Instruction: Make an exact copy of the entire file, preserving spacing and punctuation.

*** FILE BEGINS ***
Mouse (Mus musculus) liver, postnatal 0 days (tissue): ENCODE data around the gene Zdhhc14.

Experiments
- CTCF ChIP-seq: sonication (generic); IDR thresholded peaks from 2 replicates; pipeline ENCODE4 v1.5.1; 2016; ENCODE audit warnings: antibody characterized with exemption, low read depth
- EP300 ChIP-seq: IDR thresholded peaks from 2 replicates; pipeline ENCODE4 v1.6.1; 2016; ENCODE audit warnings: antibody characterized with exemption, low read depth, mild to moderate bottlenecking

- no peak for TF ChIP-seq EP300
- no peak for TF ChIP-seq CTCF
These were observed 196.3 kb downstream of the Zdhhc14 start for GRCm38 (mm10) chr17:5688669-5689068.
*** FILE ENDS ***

Mouse (Mus musculus) liver, postnatal 0 days (tissue): ENCODE data around the gene Zdhhc14.

Experiments
- CTCF ChIP-seq: sonication (generic); IDR thresholded peaks from 2 replicates; pipeline ENCODE4 v1.5.1; 2016; ENCODE audit warnings: antibody characterized with exemption, low read depth
- EP300 ChIP-seq: IDR thresholded peaks from 2 replicates; pipeline ENCODE4 v1.6.1; 2016; ENCODE audit warnings: antibody characterized with exemption, low read depth, mild to moderate bottlenecking

- no peak for TF ChIP-seq EP300
- no peak for TF ChIP-seq CTCF
These were observed 196.3 kb downstream of the Zdhhc14 start for GRCm38 (mm10) chr17:5688669-5689068.